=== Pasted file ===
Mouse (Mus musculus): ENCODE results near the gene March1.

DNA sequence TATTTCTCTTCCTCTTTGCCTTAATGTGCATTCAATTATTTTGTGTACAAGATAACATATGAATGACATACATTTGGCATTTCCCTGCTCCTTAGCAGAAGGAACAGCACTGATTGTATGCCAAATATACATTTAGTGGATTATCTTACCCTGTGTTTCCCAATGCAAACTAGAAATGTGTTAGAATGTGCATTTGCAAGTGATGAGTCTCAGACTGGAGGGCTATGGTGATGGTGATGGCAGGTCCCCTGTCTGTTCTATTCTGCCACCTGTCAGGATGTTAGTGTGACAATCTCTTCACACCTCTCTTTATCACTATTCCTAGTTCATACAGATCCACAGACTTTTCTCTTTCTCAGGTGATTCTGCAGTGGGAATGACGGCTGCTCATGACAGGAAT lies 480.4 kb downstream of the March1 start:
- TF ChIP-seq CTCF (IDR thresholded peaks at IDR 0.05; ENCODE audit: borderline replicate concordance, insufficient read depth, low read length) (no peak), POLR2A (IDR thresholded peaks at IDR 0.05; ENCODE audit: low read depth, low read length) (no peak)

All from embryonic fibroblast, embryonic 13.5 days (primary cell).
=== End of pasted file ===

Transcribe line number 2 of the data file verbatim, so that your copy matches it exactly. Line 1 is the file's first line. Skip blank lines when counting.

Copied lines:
DNA sequence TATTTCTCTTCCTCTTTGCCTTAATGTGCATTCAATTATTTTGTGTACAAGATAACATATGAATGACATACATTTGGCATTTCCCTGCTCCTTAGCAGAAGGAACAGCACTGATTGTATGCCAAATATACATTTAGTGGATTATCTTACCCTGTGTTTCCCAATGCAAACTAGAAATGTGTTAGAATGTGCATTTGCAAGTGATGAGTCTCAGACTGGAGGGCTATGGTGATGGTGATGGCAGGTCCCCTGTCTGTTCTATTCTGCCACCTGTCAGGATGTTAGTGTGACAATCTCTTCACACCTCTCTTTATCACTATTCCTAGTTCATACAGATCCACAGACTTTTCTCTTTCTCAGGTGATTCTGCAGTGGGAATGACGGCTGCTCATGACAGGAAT lies 480.4 kb downstream of the March1 start: